Black Plastic: Is there a Viable Organic Mulch Alternative?

Black plastic mulch is widely used in the production of specialty vegetable crops due to its effectiveness as a weed barrier, capability to conserve soil moisture and ability to warm soil temperatures in spring.   Although it is permitted in organic production, the question of using a product which creates non-biodegradable waste is of concern to many organic producers.   Early forms of biodegradable films were developed to address this concern, however due to poor performance in early years and restrictions on starch based feed stocks (e.g. Genetically Modified Organism starch) by organic regulations, many producers continue to use plastic mulch.  The quality of biodegradable films has improved in recent years but growers and researchers are still exploring other options for organic farms, including organic no-till systems, in order to find management strategies that benefit the whole biological system.

Research supporting organic no-till options for vegetable crops is still in early development.  The system is termed ‘no-till’ but it should be clarified that it is actually a rotation based on reduced tillage and the use of cover crops to build soil health and manage weeds.  The Rodale Institute located in Pennsylvania, USA outlines three fundamentals of organic no-till: “1) soil biology powers the system, 2) cover crops are a source of fertility and weed management, and 3) tillage is limited and best described as rotational tillage.” (Feeser et al., 2014).  In 2009, the Rodale Institute received funding to study alternative no-till options to black plastic mulch in vegetable crop production systems.  Results from their three year study (2010-2012), including replicated trials and on-farm experiences, are summarised in a free resource entitled “Beyond Black Plastic: Cover Crops and Organic No-till for Vegetable Crops” and is available on their website at

The treatments investigated during the study were based on cover crops which were terminated with one of three methods: a) tilled one month prior to application of black plastic mulch; b) use of a roller-crimper; or, c) mowed.  Tomatoes were the representative vegetable crop used in the replicated studies.  Figure 1 outlines the 9 mulch and termination treatments used in the study.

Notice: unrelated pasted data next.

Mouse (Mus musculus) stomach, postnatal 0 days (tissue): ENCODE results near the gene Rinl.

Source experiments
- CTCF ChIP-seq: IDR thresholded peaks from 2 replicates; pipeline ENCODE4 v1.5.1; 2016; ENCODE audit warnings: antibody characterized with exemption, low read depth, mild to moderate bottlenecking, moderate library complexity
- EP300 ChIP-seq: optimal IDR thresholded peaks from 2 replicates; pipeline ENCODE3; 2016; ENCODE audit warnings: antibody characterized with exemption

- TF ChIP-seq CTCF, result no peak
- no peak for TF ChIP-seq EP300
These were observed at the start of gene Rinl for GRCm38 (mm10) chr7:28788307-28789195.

Feeser et al., 2014

Figure 1 (from Feeser et al., 2014): Cover crop treatments used for organic no-till vegetable crop study consisting of vetch cv. ‘Purple Bounty’ planted at 39 kg/ha; rye cv. ‘Aroostook’ planted at 188 kg/ha; and rye-vetch mix planted at 106 kg/ha (78 kg rye:28 kg vetch).

Data on weed biomass, tomato yields (total and marketable), cover crops (biomass, carbon input and nitrogen input), soil moisture, soil temperature and other parameters were collected in each of the three years of the study.  Weed biomass and tomato yields will be the focus in the remainder of this article.

Weed Biomass

Weed Biomass was recorded four weeks after tomato planting in each of the three years.   Data recorded in 2010 and 2012 were taken in the planting bed and in paths between beds, whereas data recorded in 2011 were only taken in the planting bed.  Variable results were observed across the three years, possibly due to differences in data collection methods as well as environmental effects.  Overall, the black plastic mulch treatments were the most consistent in supressing weeds.  However, the rye/vetch mix and individual rye and vetch cover crops terminated with rolling performed better than the cover crop treatments terminated with mowing.


Tomato yields were recorded once or twice per week as harvest dictated through the growing season.   Only total yields were recorded in 2010 and the highest yields were obtained in rolled and mowed treatments of all organic mulch types.

In 2011 and 2012, total yields and marketable yields were recorded.  Marketable yields of tomatoes were approximately 20% lower than total yields in the 2011 growing season.  The highest marketable yields were obtained in black plastic mulch treatments followed by the rye/vetch mixture that had been rolled or mowed.   Marketable yield in the rye/vetch mixture (rolled or mowed) was approximately 70% of the black plastic mulch marketable yield.

In 2012, severe late blight reduced marketable yield to 23% of total yield across most treatments.  Vetch treatments terminated by rolling or mowing exhibited the lowest yields of all treatments.  No significant differences were observed between the other treatments.


Results were variable over the three years of this initial study and therefore a longer term analysis should be considered for organic mulch treatments.

Initial outcomes from this study suggest that organic mulch mixtures (e.g. vetch/rye mixture) terminated through rolling may provide a reasonable alternative to black plastic mulch for weed management in most years.

In order to obtain acceptable weed control, the Rodale report suggests using cover crops that produce 6.5-9 tonnes of dry matter per hectare in order to have enough biomass for weed suppression after termination.  Additionally, cover crops with a Carbon-Nitrogen ratio of 20:1 or higher should be considered as they will break down more slowly, thus providing longer weed suppression through the growing season.


Feeser, J., Zinati, G., and Moyer, J.  2014.  Beyond Black Plastic: cover crops and organic no-till for vegetable production. Pennsylvania, USA: Rodale Institute.

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